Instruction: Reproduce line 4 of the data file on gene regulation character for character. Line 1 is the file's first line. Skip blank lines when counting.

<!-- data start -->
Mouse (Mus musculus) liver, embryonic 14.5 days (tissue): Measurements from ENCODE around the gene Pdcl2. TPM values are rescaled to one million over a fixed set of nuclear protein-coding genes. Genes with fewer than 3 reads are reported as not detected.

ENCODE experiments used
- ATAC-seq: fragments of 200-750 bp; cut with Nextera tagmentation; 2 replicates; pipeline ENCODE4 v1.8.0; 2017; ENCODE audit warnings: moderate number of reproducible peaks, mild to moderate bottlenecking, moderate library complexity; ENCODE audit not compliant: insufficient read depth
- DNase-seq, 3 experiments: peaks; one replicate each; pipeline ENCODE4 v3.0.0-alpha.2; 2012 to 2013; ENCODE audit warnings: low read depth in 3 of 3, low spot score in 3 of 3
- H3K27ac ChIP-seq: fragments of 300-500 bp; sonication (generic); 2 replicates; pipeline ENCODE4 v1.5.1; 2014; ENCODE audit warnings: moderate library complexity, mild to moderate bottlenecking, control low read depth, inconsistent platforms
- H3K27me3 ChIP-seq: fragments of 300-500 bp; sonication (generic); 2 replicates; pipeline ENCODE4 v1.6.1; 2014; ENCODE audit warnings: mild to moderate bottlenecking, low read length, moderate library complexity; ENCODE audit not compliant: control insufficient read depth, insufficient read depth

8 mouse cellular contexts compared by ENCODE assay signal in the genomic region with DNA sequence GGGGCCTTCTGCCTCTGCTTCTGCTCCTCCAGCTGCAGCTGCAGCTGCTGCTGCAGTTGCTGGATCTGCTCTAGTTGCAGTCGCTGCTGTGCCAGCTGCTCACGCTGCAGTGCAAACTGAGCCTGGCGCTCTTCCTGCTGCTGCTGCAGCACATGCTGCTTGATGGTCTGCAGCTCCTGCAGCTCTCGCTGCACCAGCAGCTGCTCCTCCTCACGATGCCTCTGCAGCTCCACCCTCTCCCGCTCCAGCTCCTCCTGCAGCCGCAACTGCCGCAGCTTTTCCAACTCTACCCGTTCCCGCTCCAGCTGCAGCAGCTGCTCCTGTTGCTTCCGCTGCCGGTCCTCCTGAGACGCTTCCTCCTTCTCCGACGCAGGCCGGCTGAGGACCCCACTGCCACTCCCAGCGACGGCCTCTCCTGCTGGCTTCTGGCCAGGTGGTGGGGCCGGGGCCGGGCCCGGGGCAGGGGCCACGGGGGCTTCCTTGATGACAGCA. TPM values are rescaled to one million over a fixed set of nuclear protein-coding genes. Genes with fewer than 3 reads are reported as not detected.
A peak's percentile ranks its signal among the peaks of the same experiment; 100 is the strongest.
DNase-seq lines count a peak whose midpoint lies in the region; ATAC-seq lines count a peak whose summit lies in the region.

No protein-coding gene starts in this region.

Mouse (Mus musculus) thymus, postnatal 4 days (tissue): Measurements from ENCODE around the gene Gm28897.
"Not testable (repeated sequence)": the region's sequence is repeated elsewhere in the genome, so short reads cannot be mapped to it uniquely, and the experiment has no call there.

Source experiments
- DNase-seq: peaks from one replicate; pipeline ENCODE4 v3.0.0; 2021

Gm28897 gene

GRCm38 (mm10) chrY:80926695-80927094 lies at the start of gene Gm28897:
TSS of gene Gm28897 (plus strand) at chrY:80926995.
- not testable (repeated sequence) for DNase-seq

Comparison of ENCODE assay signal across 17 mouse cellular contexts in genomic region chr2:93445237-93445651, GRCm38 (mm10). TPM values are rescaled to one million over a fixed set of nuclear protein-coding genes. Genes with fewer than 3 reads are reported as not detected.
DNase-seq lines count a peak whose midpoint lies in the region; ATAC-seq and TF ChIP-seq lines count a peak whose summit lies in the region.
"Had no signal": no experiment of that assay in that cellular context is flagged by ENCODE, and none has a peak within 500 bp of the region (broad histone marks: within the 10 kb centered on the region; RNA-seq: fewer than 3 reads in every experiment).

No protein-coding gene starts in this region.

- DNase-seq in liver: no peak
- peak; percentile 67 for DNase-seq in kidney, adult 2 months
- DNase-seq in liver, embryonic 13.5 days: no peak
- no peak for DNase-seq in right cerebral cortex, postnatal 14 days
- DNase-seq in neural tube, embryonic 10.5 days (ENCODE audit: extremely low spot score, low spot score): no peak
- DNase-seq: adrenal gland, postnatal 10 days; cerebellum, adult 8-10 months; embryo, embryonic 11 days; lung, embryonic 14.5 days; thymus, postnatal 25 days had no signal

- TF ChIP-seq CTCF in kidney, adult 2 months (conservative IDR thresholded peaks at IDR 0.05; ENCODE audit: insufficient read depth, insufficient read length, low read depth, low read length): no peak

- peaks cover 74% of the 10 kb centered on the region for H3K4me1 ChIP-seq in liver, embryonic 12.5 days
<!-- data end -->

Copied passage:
- DNase-seq, 3 experiments: peaks; one replicate each; pipeline ENCODE4 v3.0.0-alpha.2; 2012 to 2013; ENCODE audit warnings: low read depth in 3 of 3, low spot score in 3 of 3